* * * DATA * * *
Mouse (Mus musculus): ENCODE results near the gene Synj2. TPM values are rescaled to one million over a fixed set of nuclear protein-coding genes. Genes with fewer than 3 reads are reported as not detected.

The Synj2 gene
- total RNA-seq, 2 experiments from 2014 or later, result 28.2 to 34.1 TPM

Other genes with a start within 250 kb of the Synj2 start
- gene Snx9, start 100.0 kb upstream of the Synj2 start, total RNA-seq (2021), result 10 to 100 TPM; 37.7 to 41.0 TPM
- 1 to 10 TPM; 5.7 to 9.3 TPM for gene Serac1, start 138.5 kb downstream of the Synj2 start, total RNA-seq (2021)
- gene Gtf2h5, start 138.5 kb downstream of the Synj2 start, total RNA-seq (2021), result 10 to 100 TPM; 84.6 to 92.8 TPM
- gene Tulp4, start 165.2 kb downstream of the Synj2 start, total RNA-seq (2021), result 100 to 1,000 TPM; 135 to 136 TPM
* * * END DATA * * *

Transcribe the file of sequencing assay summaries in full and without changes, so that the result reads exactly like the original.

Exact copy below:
Mouse (Mus musculus): ENCODE results near the gene Synj2. TPM values are rescaled to one million over a fixed set of nuclear protein-coding genes. Genes with fewer than 3 reads are reported as not detected.

The Synj2 gene
- total RNA-seq, 2 experiments from 2014 or later, result 28.2 to 34.1 TPM

Other genes with a start within 250 kb of the Synj2 start
- gene Snx9, start 100.0 kb upstream of the Synj2 start, total RNA-seq (2021), result 10 to 100 TPM; 37.7 to 41.0 TPM
- 1 to 10 TPM; 5.7 to 9.3 TPM for gene Serac1, start 138.5 kb downstream of the Synj2 start, total RNA-seq (2021)
- gene Gtf2h5, start 138.5 kb downstream of the Synj2 start, total RNA-seq (2021), result 10 to 100 TPM; 84.6 to 92.8 TPM
- gene Tulp4, start 165.2 kb downstream of the Synj2 start, total RNA-seq (2021), result 100 to 1,000 TPM; 135 to 136 TPM